Teach Your Children to Think “Geographically”
• “Teaching Geography” by Vicki Bentley (includes sidebar of online resources)
By Valerie Downey
When God created Adam from the dust of the ground, He also planted a garden and set Adam into it (Gen. 2:7–14). Four rivers in Eden are named, and two special trees are described there. God put Adam in charge of this “place.”
Geography is an easily overlooked subject. Let me encourage you to include it in your homeschool—not necessarily as a separate subject, though there are great materials for geography courses available . At our house, we incorporate geography learning as a natural part of our lifestyle—I call it “a sense of place.” We incorporate this sense of place into our homeschool by paying attention to geography at our home, while traveling, and by frequently using the tools of the trade.
Know Your Compass
Do you know which direction your house opens up to? When you step out your front door, does the morning sun meet you in the face, or is it glowing behind your house at that time? If it’s the former, then your home opens to the east. If the latter, your house faces west. It may open toward the north, south, north-north-east, east-south-east, or some other degree in between. If this is Greek to you, then you need to start at the beginning: you need to learn the cardinal directions.
So while you are reading this article, pull out a map or globe. If you don’t know which way your house is facing, the sun can tell you. The sun rises in the east and sets in the west. Face the sun in the morning … on your left is north, on your right, is south, and west is at your back. Now that you know which way your front door faces, stop and think about what direction you would go from the front door to reach your kitchen … laundry room … child’s bedroom, etc. Begin to refer to these directions when you send your child to a place in the house. “Johnny, you left your math book in the southeast corner of the living room, on the floor. Please put it back where it belongs.” “Kelly, I left my reading glasses on the end table at the north end of the couch—would you please bring them to me?”
If this exercise is too hard at first, then make yourself some simple signs for the living room, school room, or whatever large room you most often use as a family. Put up signs showing the four cardinal directions (north, south, east and west) in the room, or use masking tape to put arrows on the floor, pointing in those directions. When you and your children are accustomed to thinking in these directions inside the house, expand the game to your yard. Have a child walk to a special oak tree on the west end of your property, or talk about where the camellia bush is, in relationship to its nearest neighboring plant—the bush is southwest of the gum tree, for instance.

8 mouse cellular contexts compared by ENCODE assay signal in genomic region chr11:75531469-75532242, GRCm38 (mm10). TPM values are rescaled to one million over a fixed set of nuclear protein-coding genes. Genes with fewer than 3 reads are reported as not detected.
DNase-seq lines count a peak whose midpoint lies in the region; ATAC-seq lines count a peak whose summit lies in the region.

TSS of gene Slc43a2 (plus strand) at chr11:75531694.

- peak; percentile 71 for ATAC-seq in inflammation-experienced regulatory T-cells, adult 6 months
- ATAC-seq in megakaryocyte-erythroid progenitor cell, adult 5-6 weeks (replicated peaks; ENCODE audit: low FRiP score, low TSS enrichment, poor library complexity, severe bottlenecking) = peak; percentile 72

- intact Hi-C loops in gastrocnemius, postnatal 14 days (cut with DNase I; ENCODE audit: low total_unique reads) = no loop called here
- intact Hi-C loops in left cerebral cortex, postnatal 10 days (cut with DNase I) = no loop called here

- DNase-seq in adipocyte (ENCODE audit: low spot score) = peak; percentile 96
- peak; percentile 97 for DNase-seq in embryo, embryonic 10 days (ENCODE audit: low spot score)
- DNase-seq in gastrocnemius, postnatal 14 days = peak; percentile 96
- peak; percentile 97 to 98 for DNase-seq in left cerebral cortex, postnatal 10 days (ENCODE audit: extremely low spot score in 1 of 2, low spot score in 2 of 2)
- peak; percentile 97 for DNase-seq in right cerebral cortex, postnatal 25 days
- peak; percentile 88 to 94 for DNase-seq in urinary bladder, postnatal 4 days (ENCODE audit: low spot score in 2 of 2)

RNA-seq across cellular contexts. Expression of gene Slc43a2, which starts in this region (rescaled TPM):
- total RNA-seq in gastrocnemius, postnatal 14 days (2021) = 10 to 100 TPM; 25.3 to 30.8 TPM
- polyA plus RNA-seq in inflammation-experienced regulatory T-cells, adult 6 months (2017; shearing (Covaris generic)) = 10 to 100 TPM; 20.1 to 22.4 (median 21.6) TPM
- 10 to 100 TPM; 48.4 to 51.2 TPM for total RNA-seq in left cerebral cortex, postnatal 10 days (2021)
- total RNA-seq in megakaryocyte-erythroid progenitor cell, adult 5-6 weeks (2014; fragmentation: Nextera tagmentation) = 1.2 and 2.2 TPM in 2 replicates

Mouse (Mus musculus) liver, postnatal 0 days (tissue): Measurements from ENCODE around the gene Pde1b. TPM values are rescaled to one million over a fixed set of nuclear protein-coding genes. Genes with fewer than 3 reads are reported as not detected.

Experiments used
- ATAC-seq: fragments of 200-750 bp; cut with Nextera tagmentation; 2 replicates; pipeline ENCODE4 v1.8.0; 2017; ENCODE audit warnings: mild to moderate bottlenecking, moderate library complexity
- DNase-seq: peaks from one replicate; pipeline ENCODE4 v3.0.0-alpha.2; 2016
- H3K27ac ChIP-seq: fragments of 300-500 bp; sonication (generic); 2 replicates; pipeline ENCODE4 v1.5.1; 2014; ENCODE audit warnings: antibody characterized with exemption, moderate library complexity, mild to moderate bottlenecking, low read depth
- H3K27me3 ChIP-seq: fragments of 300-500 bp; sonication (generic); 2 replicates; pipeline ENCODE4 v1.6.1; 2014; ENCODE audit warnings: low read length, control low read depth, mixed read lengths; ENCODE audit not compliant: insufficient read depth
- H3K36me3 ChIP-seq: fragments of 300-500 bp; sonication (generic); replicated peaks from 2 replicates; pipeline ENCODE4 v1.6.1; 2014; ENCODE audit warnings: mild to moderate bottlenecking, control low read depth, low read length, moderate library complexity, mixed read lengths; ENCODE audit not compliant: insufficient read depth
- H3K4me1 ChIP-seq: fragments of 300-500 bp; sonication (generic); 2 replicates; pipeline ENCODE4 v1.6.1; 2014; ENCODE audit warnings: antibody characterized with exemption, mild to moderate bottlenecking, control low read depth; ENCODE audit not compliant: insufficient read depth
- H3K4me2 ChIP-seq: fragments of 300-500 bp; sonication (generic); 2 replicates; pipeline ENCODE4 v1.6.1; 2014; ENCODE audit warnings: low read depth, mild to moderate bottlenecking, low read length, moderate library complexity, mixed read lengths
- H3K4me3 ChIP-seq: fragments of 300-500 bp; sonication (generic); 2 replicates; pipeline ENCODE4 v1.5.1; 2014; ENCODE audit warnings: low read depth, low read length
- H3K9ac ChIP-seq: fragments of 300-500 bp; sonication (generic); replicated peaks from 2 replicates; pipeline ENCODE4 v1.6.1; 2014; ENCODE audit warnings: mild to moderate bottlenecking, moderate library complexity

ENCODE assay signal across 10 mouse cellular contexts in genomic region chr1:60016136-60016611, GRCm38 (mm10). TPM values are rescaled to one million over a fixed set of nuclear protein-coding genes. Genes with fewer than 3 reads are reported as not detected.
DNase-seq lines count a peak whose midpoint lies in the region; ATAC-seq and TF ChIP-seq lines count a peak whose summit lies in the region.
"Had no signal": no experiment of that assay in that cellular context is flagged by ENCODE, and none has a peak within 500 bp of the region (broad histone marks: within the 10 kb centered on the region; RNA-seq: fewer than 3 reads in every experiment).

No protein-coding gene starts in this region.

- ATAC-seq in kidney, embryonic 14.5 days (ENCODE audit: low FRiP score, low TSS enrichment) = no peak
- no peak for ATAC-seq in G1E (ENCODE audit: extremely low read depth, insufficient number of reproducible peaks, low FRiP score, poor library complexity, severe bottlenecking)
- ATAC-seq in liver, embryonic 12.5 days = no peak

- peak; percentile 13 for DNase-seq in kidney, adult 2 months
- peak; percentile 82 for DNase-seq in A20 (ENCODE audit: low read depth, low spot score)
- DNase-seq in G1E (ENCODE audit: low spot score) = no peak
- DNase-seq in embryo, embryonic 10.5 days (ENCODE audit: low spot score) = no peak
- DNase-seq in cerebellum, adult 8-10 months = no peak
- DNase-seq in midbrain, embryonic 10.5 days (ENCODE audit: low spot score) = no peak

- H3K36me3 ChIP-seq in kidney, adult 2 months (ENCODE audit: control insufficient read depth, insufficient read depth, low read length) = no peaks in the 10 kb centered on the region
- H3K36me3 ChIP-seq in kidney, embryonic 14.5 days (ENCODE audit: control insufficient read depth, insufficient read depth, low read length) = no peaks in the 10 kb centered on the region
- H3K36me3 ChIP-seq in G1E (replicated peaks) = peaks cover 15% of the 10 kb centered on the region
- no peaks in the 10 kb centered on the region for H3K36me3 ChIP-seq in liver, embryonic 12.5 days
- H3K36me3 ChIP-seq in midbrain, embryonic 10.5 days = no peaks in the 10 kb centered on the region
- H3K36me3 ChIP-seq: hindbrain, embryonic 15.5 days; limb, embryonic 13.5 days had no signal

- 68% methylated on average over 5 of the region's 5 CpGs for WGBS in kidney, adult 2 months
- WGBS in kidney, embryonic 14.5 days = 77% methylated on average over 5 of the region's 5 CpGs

Take it on the Road
Once you feel confident that you know the four directions and can find them at your house, start to think in terms of those directions as you travel in your local area. Our home is located on North Boulevard, so named because it runs along the north edge of Walnut Hill. This little fact is important if you try to find your way around the neighborhood; if you hit my street, you know you’ve reached the northern boundary of Walnut Hill. There’s a South Boulevard, too, at the southern boundary.
Pay attention to the numbers of the routes you are traveling. Odd number routes (for example, Route 1, I-95, or I-85) run generally north-south, while even-numbered roads, such as 460 or 288, go east-west. (They do twist and turn, especially where they pass through cities, so you cannot assume you are always headed in a given direction just because you are on that route, however.) Talk about these directions as you take your kids to your co-op, or piano lessons, etc. Ask your child to describe each direction you are turning to as you drive to church, and again as you drive home. Once again, remember the sun; if the sun is burning your eyeballs in the late afternoon, you are headed due west. If it’s tanning your left arm in the morning, you are traveling toward the south.
The next part of geography that you should make your students aware of is terrain features. In other words, point out what kinds of land or water you are passing. If you live along or close to one of the major rivers or streams in the area, you may be able to point out the “fall line” of that waterway. The fall line is the point where water leaves the piedmont, or foothills, and falls to the coastal plain. You can see a clear example of this in the city of Richmond as you cross one of the large bridges into the city. As you travel north on the bridge, look to your left. You will see whitewater, tumbling over and around big rocks. On your right, the water is smooth and runs more deeply. Just a little way downstream from the city, the James River is deep enough to permit large cargo vessels to come to port. Teach these things to your children as you drive by, and coax them to remind you of what they learned about the river on your return trip over the bridge.
Whenever our family drives around this area, my husband likes to dramatically announce terrain features as we come to them: “Now crossing, the mighty Appomattox River! … Now passing the southern boundary of the Chesapeake Bay Watershed!” These serve to drill into the kids’ heads the realization that the way the land lies has an effect on the way people build, work, and live in that area.